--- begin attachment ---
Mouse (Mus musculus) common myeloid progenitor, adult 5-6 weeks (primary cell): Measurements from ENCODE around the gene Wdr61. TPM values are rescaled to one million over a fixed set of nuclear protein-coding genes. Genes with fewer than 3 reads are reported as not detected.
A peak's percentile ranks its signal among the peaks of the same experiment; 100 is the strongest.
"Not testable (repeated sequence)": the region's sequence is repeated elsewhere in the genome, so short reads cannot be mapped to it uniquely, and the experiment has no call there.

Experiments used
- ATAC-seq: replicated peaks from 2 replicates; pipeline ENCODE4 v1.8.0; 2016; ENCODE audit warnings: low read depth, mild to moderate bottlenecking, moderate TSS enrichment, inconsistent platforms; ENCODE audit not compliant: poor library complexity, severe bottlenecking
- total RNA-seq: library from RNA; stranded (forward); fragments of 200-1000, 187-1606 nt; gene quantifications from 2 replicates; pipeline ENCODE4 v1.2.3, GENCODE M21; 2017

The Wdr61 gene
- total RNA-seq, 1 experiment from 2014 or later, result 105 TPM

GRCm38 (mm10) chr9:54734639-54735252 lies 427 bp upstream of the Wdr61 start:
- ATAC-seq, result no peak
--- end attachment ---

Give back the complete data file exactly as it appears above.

Mouse (Mus musculus) common myeloid progenitor, adult 5-6 weeks (primary cell): Measurements from ENCODE around the gene Wdr61. TPM values are rescaled to one million over a fixed set of nuclear protein-coding genes. Genes with fewer than 3 reads are reported as not detected.
A peak's percentile ranks its signal among the peaks of the same experiment; 100 is the strongest.
"Not testable (repeated sequence)": the region's sequence is repeated elsewhere in the genome, so short reads cannot be mapped to it uniquely, and the experiment has no call there.

Experiments used
- ATAC-seq: replicated peaks from 2 replicates; pipeline ENCODE4 v1.8.0; 2016; ENCODE audit warnings: low read depth, mild to moderate bottlenecking, moderate TSS enrichment, inconsistent platforms; ENCODE audit not compliant: poor library complexity, severe bottlenecking
- total RNA-seq: library from RNA; stranded (forward); fragments of 200-1000, 187-1606 nt; gene quantifications from 2 replicates; pipeline ENCODE4 v1.2.3, GENCODE M21; 2017

The Wdr61 gene
- total RNA-seq, 1 experiment from 2014 or later, result 105 TPM

GRCm38 (mm10) chr9:54734639-54735252 lies 427 bp upstream of the Wdr61 start:
- ATAC-seq, result no peak